A few weeks ago I wrote a post on the Teldat blog about open source software. I explained how we were seeing the tremendous growth in the use of open source software in recent years. So much so, that the top acquisitions within the technology sector in last year have been for open source software. In that post, I gave an explanation of the advantages and disadvantages to using open source software in comparison to proprietary software or closed source software. However, as I explained then, the trends all indicate that the open source software market is going to increase at a fast rate, hence I have decided to write a new post in order to go one step deeper into this market and explain the important role that licenses play within these types of software and the main differences between them.
Open source software landed more than thirty years ago, but over the past few years we have seen a tremendous growth in the open source software community, taking a stronger hold in the market in comparison to proprietary software (closed source software). Indeed, before proprietary software was a clear leader. However, the tendency is changing, as more and more CIO’s and CTO’s are moving towards open source. During 2018 we have seen many of the world’s top software companies recognize this phenomenon and have directly acquired various major open source companies. Some of the acquisitions announced last year were huge and were even placed in the top ten acquisitions ever made in the technology sector.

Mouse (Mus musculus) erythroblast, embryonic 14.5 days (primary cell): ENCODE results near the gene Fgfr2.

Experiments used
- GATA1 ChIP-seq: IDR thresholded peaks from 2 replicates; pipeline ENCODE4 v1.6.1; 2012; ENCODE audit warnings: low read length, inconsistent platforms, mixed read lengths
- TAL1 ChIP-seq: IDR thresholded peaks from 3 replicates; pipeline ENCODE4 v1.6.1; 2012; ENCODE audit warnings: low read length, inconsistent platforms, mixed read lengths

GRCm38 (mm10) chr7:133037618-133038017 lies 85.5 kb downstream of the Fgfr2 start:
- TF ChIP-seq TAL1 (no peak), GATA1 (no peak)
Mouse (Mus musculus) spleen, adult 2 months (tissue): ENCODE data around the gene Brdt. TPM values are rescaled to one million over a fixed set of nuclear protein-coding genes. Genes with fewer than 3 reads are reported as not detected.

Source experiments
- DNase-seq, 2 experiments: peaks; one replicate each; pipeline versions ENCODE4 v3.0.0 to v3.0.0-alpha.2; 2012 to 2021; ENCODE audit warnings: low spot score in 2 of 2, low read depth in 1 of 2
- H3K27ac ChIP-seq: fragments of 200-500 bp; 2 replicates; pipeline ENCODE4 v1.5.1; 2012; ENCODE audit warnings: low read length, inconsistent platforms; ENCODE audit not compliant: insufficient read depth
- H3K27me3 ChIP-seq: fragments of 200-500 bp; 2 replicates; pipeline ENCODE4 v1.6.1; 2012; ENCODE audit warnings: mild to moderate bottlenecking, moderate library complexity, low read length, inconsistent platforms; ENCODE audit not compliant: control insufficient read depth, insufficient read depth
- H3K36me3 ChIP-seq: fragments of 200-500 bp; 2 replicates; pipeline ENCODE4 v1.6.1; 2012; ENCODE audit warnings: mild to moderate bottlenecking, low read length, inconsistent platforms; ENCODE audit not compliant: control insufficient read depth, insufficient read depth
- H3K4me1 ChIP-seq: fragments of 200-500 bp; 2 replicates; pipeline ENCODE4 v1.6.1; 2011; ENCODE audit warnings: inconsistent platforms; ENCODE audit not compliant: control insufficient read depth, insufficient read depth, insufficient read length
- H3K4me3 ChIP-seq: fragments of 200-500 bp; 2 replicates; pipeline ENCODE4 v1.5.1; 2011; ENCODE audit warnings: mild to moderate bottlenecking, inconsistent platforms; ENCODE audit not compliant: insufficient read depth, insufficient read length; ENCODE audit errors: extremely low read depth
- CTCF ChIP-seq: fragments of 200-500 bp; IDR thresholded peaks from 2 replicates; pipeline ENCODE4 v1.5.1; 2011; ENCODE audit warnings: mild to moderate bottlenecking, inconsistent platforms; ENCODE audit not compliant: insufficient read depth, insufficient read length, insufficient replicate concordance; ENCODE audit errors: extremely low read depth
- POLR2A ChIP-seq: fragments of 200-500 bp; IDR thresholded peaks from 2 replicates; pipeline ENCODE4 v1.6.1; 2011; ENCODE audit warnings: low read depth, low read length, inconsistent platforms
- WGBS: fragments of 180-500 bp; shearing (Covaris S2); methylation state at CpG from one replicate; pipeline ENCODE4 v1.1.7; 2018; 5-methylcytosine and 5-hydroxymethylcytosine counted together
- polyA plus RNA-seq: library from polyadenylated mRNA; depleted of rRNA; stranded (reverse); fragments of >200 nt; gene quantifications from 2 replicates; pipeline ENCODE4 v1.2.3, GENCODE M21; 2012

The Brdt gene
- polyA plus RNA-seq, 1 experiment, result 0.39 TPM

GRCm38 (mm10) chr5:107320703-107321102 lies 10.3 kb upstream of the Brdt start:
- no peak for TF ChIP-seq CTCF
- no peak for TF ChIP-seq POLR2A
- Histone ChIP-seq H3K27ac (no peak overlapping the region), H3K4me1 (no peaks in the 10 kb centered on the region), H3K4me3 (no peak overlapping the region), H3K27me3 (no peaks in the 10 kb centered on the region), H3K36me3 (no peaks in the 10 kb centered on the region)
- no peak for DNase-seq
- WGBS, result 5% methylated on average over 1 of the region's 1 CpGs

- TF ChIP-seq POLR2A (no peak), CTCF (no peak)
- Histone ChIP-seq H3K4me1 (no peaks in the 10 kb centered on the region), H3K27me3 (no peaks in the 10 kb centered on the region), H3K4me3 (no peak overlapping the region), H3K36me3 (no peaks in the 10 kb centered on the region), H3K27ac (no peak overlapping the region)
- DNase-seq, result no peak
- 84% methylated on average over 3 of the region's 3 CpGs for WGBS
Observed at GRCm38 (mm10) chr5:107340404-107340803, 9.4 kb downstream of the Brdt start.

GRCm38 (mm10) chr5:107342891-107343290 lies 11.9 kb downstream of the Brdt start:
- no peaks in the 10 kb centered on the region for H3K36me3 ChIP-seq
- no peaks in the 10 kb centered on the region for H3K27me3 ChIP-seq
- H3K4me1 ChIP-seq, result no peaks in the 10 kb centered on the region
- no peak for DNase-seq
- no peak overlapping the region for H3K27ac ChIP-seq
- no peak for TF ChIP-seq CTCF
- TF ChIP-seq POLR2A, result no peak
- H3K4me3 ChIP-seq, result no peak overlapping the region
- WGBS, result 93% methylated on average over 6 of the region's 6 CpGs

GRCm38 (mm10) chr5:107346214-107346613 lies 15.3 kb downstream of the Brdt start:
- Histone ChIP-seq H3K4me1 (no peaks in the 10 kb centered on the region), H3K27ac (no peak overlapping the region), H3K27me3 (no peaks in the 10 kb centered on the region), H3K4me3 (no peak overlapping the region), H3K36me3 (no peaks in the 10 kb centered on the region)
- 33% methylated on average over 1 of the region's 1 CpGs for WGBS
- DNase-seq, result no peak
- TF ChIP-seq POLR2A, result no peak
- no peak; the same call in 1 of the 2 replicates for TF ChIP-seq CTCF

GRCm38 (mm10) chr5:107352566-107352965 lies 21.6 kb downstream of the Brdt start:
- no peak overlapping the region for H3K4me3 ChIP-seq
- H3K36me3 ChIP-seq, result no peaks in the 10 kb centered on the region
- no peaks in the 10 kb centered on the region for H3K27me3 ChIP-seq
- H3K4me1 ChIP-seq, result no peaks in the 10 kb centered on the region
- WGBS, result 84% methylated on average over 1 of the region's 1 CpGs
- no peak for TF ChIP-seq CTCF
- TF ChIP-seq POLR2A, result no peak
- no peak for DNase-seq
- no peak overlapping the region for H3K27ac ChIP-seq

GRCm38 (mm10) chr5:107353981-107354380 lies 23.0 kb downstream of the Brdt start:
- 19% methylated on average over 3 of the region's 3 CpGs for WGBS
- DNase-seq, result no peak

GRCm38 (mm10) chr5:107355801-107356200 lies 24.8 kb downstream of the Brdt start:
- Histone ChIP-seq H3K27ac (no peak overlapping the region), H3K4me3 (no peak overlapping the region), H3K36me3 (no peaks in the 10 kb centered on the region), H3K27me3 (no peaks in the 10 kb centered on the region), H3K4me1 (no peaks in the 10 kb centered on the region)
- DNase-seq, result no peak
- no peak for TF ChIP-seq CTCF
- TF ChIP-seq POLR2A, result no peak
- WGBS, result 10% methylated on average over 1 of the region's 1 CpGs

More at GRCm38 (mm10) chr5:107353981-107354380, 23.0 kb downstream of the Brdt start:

3D printing, also known as direct digital manufacturing or additive manufacturing, has come to revolutionize every sector of industry; at the design level, building prototypes and even serial production, producing fully functional parts for the most demanding of applications quickly, cheaply and accurately.
Multiprocessing is the use, within the same system, of several CPUs that share resources among them. There are many kinds of multiprocessing systems and they vary according to different aspects. Their type will first depend on the location of the CPUs (i.e., whether they are on the same die, chip or on the same board).
It is well known that, ever since they first appeared in the 80s, PCs have CPUs with Intel architecture. The fact that there are many systems based on PCs is also common knowledge. However, the general public may be unaware of the features of embedded systems around us (such as cell phones, tablets, vehicles, appliances…).